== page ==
Coming Out can be both an experience of further loss and isolation but it can also operate as a process of redefinition and self-acceptance (Samuels 310). Samuels argues that coming out for disabled is a process of redefinition of one’s personal identity through rejecting of tyranny of “normate”, positive recognition of their impairment, and embracing disability as a valid social identity.  Brooks speaks to the intersectionality of queer and crip identities directly when exploring how coming out as crip in the LGBTQ community can be received. “Who understands choosing pride over shame more than us, the members of the queer community?” Narratives of coming out play an important role in visibility politics and work to decrease stigmas in every area of life. Samuels writes that visibility is the basis of community and a means of enacting social change. At that lonely writers retreat Evans writes of what happened when she chooses to reveal the problems she is experiencing because of her mental illness to another participant:

(Evans, "The Big Reveal")

All four of the writers experienced intense pain in their romantic relationships due to misunderstanding and invisibility. Coming out is never easy but did sometimes alleviate the negative experiences. The women interviewed by Brooks have a myriad of coping mechanisms to operate in the ‘queer girl world’ including coming out and smashing pre-conceived notions of social norms. “Far from being passive victims, they learned to cope with everyday sources of social skill bewilderment, communication breakdown, and sensory overload to enjoy themselves in the community.” (Brooks 2014) Using tools like online dating, autistic queer women have a more comfortable avenue to explore romantic relationships. While it may not always be successful, “I had a woman break up with me because she didn’t think I was the same person in real life as I was online,” shared Fern, who “came across as much more self-confident online.” It is still a great place to come out without immediately intensely painful results.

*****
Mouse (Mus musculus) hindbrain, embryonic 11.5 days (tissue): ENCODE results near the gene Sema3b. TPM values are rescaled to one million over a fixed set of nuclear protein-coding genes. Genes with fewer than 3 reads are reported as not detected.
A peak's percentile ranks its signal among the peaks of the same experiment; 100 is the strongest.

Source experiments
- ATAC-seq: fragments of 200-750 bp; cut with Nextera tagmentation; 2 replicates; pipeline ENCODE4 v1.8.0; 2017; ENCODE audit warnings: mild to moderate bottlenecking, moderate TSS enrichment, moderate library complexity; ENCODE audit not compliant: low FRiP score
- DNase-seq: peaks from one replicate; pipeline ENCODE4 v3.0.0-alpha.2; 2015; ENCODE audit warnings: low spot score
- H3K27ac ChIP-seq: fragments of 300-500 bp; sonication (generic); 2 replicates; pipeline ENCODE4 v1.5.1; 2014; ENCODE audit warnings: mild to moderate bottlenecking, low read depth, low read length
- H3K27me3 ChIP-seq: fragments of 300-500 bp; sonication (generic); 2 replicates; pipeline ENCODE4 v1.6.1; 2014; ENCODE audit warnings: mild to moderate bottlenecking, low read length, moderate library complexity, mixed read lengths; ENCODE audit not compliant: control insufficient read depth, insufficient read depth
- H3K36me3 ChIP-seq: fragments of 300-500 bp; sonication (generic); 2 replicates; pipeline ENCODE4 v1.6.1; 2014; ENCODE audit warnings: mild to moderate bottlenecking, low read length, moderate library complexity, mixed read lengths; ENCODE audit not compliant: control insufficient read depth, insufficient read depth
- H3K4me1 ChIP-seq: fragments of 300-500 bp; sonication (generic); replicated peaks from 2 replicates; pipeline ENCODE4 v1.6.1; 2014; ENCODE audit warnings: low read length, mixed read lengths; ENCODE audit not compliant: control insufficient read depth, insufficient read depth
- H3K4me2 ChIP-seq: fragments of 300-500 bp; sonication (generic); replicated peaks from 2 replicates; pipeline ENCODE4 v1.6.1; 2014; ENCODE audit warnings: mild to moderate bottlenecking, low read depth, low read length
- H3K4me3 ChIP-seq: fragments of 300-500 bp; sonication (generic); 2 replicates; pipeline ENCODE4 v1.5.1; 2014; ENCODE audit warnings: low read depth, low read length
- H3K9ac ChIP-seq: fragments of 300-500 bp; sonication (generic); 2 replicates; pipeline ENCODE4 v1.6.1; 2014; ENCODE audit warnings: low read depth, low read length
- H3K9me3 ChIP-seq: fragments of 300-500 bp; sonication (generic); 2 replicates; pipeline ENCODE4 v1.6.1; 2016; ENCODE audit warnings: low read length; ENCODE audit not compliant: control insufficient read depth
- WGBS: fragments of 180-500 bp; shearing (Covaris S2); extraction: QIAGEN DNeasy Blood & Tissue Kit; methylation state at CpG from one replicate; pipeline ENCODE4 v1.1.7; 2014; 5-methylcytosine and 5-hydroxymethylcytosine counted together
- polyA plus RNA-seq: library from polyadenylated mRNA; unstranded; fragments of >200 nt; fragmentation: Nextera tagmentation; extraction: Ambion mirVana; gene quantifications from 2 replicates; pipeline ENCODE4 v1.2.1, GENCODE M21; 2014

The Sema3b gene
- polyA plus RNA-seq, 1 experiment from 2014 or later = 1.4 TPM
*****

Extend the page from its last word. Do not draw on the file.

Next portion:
These stories of invisibility and silence are much more complicated and intense than I have explored here. Through a close reading of these narratives I have gained a deeper understanding of why it is so important to speak our struggles out loud but why so few of us do. As a femme lesbian suffering from an anxiety disorder and depression, I deeply connected with Ellen Samuels argument and excavation of the connection between these two identities. All of the authors have experienced shame, loss, and confusion like Samuels and I. Her insistence on self acceptance is the resolution to most of these narratives. We can not depend on the queer community to hold us up even if our identities mirror each other so closely. We must first accept ourselves and then we can move forward in the world raising our voices together to make sure our stories are no longer hidden.

(Evans, "The Big Reveal")


Works Cited

Brooks, Emily. "Body as a Second Language: Navigating Queer Girl Culture on the Autism Spectrum." Autostraddle. Autostraddle, 02 Jan. 2014. Web. 20 Nov. 2014.

Evans, Jenna L. "The Big Reveal." Autostraddle. Autostraddle, 30 Sept. 2014. Web. 20 Nov. 2014.

McDonald, Helen. "To Be Queer, Black, and "Sick"" Autostraddle.Com. Autostraddle, 19 Feb. 2014. Web. 20 Nov. 2014.

McRuer, Robert. "Compulsory Able-Bodiedness and Queer/Disabled Existence." The Disability Studies Reader. 3rd ed. New York: Routledge, 2010. 383-92. Print.

RaucousNight. "Dust to Dark: The Colors of My Craziness." Autostraddle. Autostraddle, 18 Feb. 2013. Web. 20 Nov. 2014.

Samuels, Ellen J. "MY BODY, MY CLOSET: Invisible Disability and the Limits of Coming-Out Discourse." GLQ: A Journal of Lesbian and Gay Studies 9.1-2 (2003): 233-55. Project MUSE. Web. 20 Nov. 2014.